House Bill 4900 prohibits collection of fees from nursing apprentice

Nursing graduates will soon be allowed to undergo on–the-job training without paying the regular fees being charged by most of the hospitals in the country.

House Bill 4900, authored by Rep. Salvio Fortuno (5th District, Camarines Sur), prohibits private and public administrators from collecting fees from nursing apprentices who will undergo training at their hospitals.

Fortuno said under the bill, the "Pay for Training" scheme being implemented by most of the hospitals in the country will be considered a criminal act punishable by one year imprisonment and a fine of not more than P200,000.

According to Fortuno, nursing apprentices are required to pay the hospitals for 6 months training by as much as P20,000 and are not assured of any job in any medical institutions. "Since no hospitals will hire them, nursing graduates instead land in call centers and other jobs not related to their profession," Fortuno said.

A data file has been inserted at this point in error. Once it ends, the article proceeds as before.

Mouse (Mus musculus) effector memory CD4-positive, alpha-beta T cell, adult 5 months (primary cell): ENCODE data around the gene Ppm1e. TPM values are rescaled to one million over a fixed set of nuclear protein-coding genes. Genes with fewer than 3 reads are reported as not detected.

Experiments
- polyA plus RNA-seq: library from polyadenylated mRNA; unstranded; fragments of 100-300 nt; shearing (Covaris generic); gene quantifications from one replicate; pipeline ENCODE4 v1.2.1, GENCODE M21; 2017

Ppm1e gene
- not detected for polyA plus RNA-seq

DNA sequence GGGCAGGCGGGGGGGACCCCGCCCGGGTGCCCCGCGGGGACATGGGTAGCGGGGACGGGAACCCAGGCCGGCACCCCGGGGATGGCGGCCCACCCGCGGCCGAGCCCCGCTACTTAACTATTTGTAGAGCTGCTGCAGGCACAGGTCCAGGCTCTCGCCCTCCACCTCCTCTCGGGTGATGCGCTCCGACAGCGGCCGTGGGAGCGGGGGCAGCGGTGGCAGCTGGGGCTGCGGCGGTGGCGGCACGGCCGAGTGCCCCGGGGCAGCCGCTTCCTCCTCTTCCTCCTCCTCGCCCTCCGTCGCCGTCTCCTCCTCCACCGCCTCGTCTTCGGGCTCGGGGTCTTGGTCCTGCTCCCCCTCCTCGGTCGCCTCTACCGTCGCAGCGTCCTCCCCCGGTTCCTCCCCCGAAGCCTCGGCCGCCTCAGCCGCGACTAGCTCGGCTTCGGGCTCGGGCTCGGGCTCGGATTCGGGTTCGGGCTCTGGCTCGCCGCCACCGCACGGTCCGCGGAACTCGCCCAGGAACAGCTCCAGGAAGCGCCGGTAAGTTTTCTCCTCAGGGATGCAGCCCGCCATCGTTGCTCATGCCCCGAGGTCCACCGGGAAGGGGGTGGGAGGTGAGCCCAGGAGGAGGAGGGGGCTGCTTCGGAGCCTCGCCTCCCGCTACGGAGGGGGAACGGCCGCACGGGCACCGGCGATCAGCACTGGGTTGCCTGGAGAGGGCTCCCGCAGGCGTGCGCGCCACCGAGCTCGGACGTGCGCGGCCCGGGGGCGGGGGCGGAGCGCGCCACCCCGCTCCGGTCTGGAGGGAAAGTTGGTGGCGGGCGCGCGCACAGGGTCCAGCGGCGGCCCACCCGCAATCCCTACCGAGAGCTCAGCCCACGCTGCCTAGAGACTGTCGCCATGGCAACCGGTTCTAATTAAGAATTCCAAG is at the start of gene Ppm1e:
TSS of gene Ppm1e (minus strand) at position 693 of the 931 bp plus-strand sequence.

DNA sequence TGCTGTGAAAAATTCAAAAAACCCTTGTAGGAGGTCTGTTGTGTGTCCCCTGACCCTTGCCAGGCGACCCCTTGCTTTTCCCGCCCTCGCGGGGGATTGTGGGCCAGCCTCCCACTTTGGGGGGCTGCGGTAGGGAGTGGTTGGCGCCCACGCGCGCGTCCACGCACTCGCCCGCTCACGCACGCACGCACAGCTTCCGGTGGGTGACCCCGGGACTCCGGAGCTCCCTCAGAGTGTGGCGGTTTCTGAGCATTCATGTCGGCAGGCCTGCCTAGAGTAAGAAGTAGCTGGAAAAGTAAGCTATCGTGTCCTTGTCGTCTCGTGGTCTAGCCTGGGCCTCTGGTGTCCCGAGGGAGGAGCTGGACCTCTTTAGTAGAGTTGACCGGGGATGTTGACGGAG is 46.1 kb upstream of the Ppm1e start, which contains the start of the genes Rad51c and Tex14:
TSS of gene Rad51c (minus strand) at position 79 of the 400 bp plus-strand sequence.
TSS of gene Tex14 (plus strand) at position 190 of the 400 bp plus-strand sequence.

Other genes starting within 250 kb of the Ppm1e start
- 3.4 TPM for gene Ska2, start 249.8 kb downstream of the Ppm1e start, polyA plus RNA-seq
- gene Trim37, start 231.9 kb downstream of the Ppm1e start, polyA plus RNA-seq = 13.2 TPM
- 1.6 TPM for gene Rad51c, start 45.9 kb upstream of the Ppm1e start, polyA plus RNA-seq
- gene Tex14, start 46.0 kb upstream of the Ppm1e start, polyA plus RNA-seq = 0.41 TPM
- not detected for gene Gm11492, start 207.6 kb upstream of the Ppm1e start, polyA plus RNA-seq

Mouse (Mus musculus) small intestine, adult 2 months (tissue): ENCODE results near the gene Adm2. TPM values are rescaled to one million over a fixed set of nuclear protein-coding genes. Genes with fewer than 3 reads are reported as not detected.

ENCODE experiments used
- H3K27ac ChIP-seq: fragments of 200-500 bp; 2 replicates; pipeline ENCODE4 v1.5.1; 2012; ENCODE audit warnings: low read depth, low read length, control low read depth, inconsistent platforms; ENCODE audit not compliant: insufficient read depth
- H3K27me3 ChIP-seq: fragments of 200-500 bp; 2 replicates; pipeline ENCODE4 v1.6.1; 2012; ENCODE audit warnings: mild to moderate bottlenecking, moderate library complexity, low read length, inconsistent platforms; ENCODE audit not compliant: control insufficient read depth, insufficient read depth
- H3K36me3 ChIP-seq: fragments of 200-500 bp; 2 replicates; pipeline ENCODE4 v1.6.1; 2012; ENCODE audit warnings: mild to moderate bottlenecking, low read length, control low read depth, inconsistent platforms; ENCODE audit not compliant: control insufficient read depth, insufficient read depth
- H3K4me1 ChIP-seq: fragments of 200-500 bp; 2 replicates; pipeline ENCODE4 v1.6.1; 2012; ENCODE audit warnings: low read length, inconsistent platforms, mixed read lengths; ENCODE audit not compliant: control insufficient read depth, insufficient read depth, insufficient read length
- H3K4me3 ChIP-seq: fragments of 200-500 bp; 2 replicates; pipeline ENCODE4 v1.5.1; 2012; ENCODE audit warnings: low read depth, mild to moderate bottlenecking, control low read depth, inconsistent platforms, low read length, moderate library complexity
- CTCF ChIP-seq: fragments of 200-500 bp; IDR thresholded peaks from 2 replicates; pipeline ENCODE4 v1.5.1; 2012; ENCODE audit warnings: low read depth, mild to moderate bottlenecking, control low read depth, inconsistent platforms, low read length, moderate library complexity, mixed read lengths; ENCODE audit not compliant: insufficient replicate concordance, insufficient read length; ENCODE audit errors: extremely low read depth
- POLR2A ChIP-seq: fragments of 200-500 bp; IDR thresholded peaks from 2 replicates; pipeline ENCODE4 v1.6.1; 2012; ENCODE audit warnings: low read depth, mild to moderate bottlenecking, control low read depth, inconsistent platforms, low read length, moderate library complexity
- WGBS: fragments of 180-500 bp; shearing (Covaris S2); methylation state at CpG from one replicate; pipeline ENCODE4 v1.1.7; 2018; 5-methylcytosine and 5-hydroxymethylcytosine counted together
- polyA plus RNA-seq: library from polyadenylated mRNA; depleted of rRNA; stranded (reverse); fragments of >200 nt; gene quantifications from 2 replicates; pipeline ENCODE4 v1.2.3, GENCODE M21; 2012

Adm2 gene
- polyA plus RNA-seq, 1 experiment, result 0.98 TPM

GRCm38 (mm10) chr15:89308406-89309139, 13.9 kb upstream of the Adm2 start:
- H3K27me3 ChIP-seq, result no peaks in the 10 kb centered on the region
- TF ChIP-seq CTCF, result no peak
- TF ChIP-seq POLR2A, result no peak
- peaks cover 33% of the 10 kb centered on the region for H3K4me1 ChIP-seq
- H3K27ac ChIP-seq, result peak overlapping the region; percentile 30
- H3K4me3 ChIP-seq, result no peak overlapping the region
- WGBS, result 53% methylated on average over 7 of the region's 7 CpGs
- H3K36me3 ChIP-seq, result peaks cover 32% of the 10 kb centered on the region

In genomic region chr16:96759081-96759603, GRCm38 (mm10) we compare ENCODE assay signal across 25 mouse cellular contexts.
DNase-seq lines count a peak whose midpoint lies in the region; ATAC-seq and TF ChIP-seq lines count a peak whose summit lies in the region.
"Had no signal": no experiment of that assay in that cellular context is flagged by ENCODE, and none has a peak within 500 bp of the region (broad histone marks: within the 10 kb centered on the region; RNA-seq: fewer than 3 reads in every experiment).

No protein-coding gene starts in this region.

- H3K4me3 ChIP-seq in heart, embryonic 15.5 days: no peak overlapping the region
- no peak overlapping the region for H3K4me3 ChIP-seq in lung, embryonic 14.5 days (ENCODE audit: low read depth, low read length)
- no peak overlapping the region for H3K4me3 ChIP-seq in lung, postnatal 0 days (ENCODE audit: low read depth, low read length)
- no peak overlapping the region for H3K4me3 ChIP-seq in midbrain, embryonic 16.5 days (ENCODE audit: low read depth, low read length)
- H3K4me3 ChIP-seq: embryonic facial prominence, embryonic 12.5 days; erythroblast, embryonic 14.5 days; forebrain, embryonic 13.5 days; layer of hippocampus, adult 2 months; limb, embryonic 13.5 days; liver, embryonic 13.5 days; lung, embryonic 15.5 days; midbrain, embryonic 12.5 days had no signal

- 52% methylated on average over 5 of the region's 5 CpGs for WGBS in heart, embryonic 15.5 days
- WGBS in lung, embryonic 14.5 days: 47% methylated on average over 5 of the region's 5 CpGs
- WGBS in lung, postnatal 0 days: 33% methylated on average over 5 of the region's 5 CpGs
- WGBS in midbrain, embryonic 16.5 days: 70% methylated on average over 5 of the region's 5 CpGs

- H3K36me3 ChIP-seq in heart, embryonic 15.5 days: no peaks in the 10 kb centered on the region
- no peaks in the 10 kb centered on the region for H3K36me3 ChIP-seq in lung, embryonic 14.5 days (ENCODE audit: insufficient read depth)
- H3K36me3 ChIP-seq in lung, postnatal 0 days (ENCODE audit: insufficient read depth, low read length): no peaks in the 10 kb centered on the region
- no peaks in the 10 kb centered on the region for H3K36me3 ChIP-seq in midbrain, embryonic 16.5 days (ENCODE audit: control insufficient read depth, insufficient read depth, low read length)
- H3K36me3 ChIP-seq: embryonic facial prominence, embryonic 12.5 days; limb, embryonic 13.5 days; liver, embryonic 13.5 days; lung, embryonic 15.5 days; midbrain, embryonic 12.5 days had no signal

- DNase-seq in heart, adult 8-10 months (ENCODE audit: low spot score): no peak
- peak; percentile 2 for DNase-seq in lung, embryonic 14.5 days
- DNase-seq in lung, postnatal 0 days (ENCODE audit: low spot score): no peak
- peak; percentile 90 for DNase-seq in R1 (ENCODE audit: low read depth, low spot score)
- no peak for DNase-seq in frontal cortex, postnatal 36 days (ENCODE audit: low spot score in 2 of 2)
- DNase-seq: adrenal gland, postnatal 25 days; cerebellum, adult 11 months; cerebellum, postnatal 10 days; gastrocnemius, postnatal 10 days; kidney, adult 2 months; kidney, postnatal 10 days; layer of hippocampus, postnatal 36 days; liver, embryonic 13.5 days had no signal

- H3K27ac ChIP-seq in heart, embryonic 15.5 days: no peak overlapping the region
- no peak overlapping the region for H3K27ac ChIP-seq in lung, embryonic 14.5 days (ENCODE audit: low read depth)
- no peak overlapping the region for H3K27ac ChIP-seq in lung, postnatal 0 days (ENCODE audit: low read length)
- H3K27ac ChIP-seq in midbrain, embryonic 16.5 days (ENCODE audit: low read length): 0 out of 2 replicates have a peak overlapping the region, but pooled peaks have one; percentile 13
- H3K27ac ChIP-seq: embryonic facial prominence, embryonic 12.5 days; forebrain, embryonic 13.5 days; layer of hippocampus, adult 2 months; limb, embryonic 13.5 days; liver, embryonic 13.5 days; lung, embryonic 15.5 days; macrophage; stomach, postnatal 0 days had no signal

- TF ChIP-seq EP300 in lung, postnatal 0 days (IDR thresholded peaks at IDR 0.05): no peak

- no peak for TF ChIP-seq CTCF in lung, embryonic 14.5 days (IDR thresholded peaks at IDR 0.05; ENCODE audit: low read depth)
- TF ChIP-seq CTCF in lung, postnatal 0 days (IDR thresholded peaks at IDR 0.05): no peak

"Nursing apprentices are forced to pay for the required training. Even the government hospitals are demanding fees for the training," Fortuno declared.

Fortuno said the practice could be considered an exploitation of the highest order. These hospitals will no longer hire registered nurses because the nursing apprentices are doing the job, Fortuno said.

Under the bill, nursing graduates who passed and obtained licenses from the Professional Regulations Commission (PRC) will undergo a 6-month on-the-job free of charge training in any government or private hospitals or medical centers.

The bill provides that a nurse will not be allowed to leave for employment abroad unless the prescribed training has been completed as certified by the hospital or medical center concerned.

Fortuno said due to lack of employment opportunities in the country many nurses are compelled to seek a better future for themselves and their families.

"Many Filipino nurses are accepting lower medical jobs abroad due to declining demands in the United States and in the United Kingdom. The nurses and their families have made huge financial sacrifices and yet they are in the losing end," Fortuno said.

Fortuno said the objective of the bill is to criminalize the practice of demanding fees from nursing apprentices while they are in on-the-job training at hospitals.